Consenting patients referred for clinically indicated cervical spine MRI by their treating physicians to confirm cervical disc herniation will receive an additional MRI sequence, diffusion tensor imaging. This will provide a baseline. The DTI sequence will add five minutes to the procedure. Participants will return at 6 weeks for a follow up MRI of the cervical spine to include DTI and tractography. Participants will be asked to complete an anonymized questionnaire at enrollment and at follow up to provide information regarding their condition.

MRI is a non-invasive diagnostic study of minimal risk which uses magnets instead of ionizing radiation to acquire images. The images are then assembled by computer. Diffusion tensor imaging (DTI) uses water diffusion to visualize structures in the brain and nervous system. Tractography is performed using DTI and computer post-processing to track the fiber bundles which exist in the brain and spinal cord and visualize them as two and three dimensional images. Both techniques allow radiologists to detect abnormalities, in this case, cervical spine disc herniation.

The follow up studies will be compared to the baseline studies to determine which demonstrates the highest sensitivity and specificity in identifying cervical spine abnormalities in general and cervical spine herniation in particular.

  Eligibility

Genders Eligible for Study:   Both
Accepts Healthy Volunteers:   No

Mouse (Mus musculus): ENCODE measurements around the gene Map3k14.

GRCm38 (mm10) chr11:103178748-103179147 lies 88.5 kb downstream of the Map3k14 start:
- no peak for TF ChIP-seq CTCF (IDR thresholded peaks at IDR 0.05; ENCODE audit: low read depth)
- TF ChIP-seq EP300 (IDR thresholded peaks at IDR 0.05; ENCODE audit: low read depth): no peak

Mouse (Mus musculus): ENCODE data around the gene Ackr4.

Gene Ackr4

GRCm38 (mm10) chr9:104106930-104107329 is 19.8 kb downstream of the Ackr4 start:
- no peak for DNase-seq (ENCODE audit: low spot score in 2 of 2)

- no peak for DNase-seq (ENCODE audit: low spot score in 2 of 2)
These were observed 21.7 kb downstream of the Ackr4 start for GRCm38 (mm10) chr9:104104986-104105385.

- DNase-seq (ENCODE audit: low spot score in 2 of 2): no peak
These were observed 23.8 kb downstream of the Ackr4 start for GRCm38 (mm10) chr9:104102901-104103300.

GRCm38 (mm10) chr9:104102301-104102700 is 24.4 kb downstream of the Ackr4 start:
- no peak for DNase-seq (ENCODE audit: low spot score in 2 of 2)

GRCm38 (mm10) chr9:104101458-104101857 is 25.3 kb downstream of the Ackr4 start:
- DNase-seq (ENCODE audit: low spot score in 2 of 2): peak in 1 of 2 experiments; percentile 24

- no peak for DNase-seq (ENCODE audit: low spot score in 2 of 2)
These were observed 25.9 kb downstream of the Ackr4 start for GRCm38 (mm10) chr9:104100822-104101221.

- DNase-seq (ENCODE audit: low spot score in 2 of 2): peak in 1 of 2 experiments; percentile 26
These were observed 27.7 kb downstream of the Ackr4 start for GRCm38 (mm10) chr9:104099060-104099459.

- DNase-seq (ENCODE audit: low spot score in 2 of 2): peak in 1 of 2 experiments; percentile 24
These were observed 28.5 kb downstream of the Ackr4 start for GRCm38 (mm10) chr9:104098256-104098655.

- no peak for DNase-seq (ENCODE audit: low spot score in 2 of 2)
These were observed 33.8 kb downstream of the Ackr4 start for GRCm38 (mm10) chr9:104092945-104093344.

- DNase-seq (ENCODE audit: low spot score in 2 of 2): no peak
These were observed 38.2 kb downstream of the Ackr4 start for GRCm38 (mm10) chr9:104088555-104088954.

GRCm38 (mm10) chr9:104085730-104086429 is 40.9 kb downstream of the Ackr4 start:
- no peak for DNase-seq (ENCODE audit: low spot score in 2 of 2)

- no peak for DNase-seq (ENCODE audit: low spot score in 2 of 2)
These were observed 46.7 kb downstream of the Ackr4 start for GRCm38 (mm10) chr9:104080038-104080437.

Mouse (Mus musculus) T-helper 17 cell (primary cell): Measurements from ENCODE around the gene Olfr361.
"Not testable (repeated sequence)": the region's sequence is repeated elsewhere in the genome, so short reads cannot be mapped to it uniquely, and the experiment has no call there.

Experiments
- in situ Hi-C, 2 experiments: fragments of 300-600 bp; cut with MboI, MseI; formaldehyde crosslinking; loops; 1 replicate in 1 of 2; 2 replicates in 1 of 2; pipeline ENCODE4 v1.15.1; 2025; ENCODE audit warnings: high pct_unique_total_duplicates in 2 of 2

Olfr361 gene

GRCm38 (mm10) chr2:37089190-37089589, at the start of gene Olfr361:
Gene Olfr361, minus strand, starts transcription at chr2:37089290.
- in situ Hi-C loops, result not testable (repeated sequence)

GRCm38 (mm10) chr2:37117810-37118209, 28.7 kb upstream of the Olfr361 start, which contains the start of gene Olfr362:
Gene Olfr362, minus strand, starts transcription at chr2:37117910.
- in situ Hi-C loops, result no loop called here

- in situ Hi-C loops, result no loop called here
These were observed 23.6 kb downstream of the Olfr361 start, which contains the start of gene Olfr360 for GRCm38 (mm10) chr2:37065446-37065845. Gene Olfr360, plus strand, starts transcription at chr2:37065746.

Criteria

Inclusion Criteria:

  • Patients suspected of having cervical spine herniation.

Exclusion Criteria:

  • Patients not suspected of having cervical spine herniation.
  • Patients in which MRI is contraindicated (patients with embedded metallic objects, including pacemakers, surgical clips, spinal cord stimulators, or prosthetic heart valves.)
  • Patients requiring general anesthesia or conscious sedation--sedation would increase risk to participants.
  Contacts and Locations
Choosing to participate in a study is an important personal decision. Talk with your doctor and family members or friends about deciding to join a study. To learn more about this study, you or your doctor may contact the study research staff using the Contacts provided below. For general information, see Learn About Clinical Studies.

Please refer to this study by its ClinicalTrials.gov identifier: NCT00599183

Locations
United States, California
Cedars-Sinai Medical Center - S. Mark Taper Foundation Imaging Center
Los Angeles, California, United States, 90048
Sponsors and Collaborators
Cedars-Sinai Medical Center
Investigators
Principal Investigator: Franklin Moser, MD Cedars-Sinai Medical Center
  More Information

Additional Information:
No publications provided

Responsible Party: Franklin G. Moser, M.D., Director, Neuro-Interventional Imaging; Vice Chair Radiology Research, Cedars-Sinai Medical Center
ClinicalTrials.gov Identifier: NCT00599183     History of Changes
Other Study ID Numbers: CSMC IRB PRO00009246
Study First Received: January 11, 2008
Last Updated: July 29, 2013
Health Authority: United States: Institutional Review Board

Keywords provided by Cedars-Sinai Medical Center:
Cervical spine herniation
MRI cervical spine
Diffusion tensor imaging cervical spine

Additional relevant MeSH terms:
Hernia
Pathological Conditions, Anatomical

ClinicalTrials.gov processed this record on July 22, 2014